The first sighting of the High Himalayas is invariably an occasion of wonderment, often an epiphany. Himalaya tells us how Wolfgang Buscher found himself shouting with delight as the peaks unexpectedly revealed themselves; Dharamvir Bharati understood for the first time why seekers of yore made their way to these heights to douse their restless fires; and the doughty imperialist, Francis Younghusband, felt himself uplifted to a higher plane, cleansed of meanness and pettiness at the sight of such radiant purity.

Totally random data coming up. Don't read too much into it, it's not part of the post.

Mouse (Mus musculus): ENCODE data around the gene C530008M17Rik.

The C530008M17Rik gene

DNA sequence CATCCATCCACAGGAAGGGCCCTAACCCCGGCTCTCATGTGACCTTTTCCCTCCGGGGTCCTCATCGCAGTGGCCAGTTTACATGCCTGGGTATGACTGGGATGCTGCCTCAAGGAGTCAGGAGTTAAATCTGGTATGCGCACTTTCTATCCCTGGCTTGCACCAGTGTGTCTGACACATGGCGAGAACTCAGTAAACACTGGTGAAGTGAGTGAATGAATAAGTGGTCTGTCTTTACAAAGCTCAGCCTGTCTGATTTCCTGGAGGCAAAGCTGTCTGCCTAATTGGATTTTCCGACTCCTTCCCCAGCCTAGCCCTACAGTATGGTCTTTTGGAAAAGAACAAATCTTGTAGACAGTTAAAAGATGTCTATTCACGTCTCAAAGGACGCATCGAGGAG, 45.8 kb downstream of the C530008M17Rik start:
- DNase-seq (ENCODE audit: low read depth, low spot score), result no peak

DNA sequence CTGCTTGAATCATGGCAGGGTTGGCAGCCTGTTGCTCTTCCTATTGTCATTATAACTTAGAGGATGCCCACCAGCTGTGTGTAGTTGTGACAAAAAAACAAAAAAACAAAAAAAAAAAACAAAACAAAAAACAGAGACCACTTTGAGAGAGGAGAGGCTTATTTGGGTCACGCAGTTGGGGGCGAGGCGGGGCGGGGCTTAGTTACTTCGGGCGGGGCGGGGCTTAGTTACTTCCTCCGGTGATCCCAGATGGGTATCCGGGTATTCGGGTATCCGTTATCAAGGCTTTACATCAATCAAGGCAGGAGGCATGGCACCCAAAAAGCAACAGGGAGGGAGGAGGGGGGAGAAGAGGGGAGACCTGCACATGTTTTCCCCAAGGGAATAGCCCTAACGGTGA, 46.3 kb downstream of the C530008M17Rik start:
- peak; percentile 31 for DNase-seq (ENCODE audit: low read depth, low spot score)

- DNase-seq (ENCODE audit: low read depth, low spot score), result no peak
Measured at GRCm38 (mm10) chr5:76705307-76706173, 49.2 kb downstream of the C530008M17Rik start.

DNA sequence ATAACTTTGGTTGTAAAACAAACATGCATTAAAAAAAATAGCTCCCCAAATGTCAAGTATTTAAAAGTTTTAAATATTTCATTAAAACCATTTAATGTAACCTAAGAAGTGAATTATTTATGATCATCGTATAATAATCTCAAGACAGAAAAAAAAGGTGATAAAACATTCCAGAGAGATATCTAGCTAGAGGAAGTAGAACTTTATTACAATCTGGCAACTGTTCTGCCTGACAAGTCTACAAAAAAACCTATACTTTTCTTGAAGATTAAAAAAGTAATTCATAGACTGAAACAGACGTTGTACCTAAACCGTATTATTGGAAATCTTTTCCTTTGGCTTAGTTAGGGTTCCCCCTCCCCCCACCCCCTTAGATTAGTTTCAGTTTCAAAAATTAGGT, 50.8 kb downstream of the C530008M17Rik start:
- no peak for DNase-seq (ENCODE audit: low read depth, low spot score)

For those, such as Paul Brunton, with the good fortune to be able to stay, Himalaya ‘opened the golden windows of heaven’. Breathing the air of eternity, ‘a man may sit on his mountain-top and let life hasten by him’, he philosophizes. Following the tradition of millennia of seekers, Diane Perry, a young western woman who spent twelve years secluded in a cave in Lahoul, realizes that as the mountains force the eye upward and outward, so the mind breaks free of confined boundaries. A strange transformation takes place, observes Lama Anagarika Govinda, whence consciousness is raised to a level above the concerns of ordinary life.